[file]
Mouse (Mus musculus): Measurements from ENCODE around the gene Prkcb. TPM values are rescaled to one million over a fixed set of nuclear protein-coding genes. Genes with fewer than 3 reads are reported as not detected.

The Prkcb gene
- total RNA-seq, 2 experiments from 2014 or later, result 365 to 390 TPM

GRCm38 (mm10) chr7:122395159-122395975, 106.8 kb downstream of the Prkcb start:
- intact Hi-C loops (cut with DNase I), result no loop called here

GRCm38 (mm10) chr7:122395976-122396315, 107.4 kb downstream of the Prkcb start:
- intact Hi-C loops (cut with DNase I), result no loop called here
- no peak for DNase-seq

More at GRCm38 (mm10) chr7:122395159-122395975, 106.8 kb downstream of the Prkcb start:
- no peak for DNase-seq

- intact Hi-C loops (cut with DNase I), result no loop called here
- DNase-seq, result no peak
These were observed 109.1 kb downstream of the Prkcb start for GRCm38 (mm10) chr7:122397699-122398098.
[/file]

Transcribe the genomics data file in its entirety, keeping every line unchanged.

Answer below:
Mouse (Mus musculus): Measurements from ENCODE around the gene Prkcb. TPM values are rescaled to one million over a fixed set of nuclear protein-coding genes. Genes with fewer than 3 reads are reported as not detected.

The Prkcb gene
- total RNA-seq, 2 experiments from 2014 or later, result 365 to 390 TPM

GRCm38 (mm10) chr7:122395159-122395975, 106.8 kb downstream of the Prkcb start:
- intact Hi-C loops (cut with DNase I), result no loop called here

GRCm38 (mm10) chr7:122395976-122396315, 107.4 kb downstream of the Prkcb start:
- intact Hi-C loops (cut with DNase I), result no loop called here
- no peak for DNase-seq

More at GRCm38 (mm10) chr7:122395159-122395975, 106.8 kb downstream of the Prkcb start:
- no peak for DNase-seq

- intact Hi-C loops (cut with DNase I), result no loop called here
- DNase-seq, result no peak
These were observed 109.1 kb downstream of the Prkcb start for GRCm38 (mm10) chr7:122397699-122398098.